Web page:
Residential Car Rental Could Be A Future Trend

Residential car rentals - vehicle management software

Aussie startup Ohmie grabs a niche market by the horns

Anyone looking to start a car rental company from scratch is at a distinct disadvantage in an industry with a handful of players with decades of experience and a firm grip on the market. Unless you have a huge wad of cash to invest in an infrastructure able to provide high-tech connectivity and a fleet that’s changing to eventually adopt futuristic green and autonomous vehicles, there’s no way you’ll catch the likes of Enterprise, which leads a competitive pack by annually raking in nearly $25 billion in revenue.

Or you could rely on your own home-style ingenuity and go totally niche, without all that cumbersome overhead, which is what one adventurous upstart did in Melbourne, Australia. The company, Ohmie, dreamed up an opportunity to rent out electric vehicles by launching from an office of a residential complex and reaching an agreement with the building’s developers ICD Property, automaker Hyundai and alternative fuel company JET Charge.

Ohmie’s already recognized as the only company taking part in what’s now called the residential car rental market and it’s only a matter of time before other entrepreneurs worldwide take notice. Its operations are similar to Cars By Hour, another residential endeavor that started in 2015 in Miami, which rented out vehicles to dwellers in the Flamingo apartment complex and is still going strong. In Ohmie’s case, the business model is simple enough: make two Hyundai Kona electric vehicles available exclusively to the building’s residents by the hour or day at rates far cheaper than what conventional car rentals would charge. It’s also a radical shift from those same rentals in how to grab a market and offer timely transportation alternatives.

“Personal mobility is undergoing the most significant shift since the invention of the car, including entirely new ownership models, multi-modal transportation methods and eventually vehicles that drive themselves,” said Ohmie CEO Kyle Bolto to The Driven. “The convenience of having a service like this in the car park of the building you live in is the closest thing to owning your own car without all the traditional costs of car ownership.”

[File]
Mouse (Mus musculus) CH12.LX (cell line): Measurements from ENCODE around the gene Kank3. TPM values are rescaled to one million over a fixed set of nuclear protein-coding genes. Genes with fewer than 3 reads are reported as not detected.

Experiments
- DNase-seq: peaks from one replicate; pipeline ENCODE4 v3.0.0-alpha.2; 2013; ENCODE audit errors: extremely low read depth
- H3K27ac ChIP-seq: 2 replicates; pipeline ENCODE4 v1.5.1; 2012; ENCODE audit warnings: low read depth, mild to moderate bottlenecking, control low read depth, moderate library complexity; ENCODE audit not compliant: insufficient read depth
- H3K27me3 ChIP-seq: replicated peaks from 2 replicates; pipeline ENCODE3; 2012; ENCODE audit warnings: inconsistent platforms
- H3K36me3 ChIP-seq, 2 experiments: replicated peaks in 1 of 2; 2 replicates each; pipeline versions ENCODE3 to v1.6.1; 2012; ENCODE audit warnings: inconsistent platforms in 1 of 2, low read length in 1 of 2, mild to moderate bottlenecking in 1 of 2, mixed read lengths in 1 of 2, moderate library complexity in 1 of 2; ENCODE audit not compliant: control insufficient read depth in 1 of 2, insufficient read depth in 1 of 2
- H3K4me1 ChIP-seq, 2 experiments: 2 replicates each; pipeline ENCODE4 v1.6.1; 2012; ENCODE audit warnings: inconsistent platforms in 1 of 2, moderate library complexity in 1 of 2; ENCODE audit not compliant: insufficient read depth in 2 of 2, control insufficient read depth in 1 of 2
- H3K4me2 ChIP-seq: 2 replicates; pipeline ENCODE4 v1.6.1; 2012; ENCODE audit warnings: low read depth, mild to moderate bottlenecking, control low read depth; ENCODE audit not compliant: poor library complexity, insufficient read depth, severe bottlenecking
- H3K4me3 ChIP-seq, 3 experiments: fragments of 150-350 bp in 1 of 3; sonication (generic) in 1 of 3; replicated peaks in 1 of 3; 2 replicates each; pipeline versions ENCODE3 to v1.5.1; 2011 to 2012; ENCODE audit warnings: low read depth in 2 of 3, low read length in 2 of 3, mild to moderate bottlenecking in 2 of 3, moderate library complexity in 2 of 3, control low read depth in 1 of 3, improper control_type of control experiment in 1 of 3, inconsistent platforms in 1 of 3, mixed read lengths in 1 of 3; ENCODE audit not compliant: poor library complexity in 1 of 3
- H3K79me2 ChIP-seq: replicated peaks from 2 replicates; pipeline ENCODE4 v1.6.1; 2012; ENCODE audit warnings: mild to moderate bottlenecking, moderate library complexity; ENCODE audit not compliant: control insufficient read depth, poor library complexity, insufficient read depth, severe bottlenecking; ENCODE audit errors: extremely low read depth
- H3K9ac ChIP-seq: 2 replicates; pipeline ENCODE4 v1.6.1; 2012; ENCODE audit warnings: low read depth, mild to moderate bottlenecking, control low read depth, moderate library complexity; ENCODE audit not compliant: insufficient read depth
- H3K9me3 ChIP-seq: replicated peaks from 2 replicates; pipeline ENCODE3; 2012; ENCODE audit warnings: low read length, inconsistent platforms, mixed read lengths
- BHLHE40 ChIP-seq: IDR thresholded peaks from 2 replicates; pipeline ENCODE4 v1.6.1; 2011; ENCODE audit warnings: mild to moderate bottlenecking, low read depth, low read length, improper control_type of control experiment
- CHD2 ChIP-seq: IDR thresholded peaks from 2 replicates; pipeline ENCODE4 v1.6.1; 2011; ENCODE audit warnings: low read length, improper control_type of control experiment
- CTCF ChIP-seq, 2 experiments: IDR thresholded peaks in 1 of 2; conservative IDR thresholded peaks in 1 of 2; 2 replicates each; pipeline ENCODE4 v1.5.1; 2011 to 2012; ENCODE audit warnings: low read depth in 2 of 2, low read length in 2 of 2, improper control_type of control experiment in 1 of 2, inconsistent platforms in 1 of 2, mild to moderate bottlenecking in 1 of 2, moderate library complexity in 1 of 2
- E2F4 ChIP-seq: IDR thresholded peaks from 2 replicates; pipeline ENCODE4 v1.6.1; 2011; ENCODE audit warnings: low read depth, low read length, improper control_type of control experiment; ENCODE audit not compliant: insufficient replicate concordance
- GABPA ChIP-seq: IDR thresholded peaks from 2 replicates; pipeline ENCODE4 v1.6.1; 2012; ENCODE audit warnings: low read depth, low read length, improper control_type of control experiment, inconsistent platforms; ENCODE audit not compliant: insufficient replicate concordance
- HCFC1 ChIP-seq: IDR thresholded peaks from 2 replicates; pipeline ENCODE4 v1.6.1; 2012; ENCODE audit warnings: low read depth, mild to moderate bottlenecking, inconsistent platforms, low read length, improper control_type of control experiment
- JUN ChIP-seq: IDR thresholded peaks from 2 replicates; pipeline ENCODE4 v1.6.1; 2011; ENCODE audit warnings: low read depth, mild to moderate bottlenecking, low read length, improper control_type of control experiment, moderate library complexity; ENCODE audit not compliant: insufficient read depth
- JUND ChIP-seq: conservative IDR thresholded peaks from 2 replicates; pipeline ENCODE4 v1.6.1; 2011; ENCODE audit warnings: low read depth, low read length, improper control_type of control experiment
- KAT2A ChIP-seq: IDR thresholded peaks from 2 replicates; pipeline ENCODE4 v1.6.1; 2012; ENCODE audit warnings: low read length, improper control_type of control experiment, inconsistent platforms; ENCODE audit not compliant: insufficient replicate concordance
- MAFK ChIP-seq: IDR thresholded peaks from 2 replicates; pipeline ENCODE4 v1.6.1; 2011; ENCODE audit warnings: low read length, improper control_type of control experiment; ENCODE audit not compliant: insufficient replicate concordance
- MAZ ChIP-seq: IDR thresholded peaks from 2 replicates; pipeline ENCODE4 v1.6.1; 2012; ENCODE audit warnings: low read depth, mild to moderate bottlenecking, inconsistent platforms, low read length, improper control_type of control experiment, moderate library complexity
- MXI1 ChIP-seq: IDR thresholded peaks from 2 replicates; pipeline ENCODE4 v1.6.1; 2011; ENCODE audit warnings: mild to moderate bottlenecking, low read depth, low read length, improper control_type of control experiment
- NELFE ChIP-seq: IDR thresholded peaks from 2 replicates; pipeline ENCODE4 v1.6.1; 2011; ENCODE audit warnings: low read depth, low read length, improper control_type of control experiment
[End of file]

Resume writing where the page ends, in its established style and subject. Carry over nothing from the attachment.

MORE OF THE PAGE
There’s no indication on what ICD gets from Ohmie in the agreement, whether it a share of the revenue or strictly rent for the office space. But the developer is certainly getting a lot of publicity out of the deal as well as a chance to promote a perk for prospective residents. As for Ohmie, the new firm has access to a captured market, so to speak. Using an app, residents have easy access to the Konas in the building’s parking lot in an area where the vehicles are getting fueled up from the JET Charge dispensers, which are also being used to take pressure off the complex’s electrical grid.

Although the endeavor, dubbed Ohmie Go, is barely a week old, that’s not stopping the company from taking the idea to other developers for use in other residential buildings in Melbourne and across the country. It may also inspire other car rental companies to rethink their fleet management systems to explore the possibilities of the residential complex niche market.

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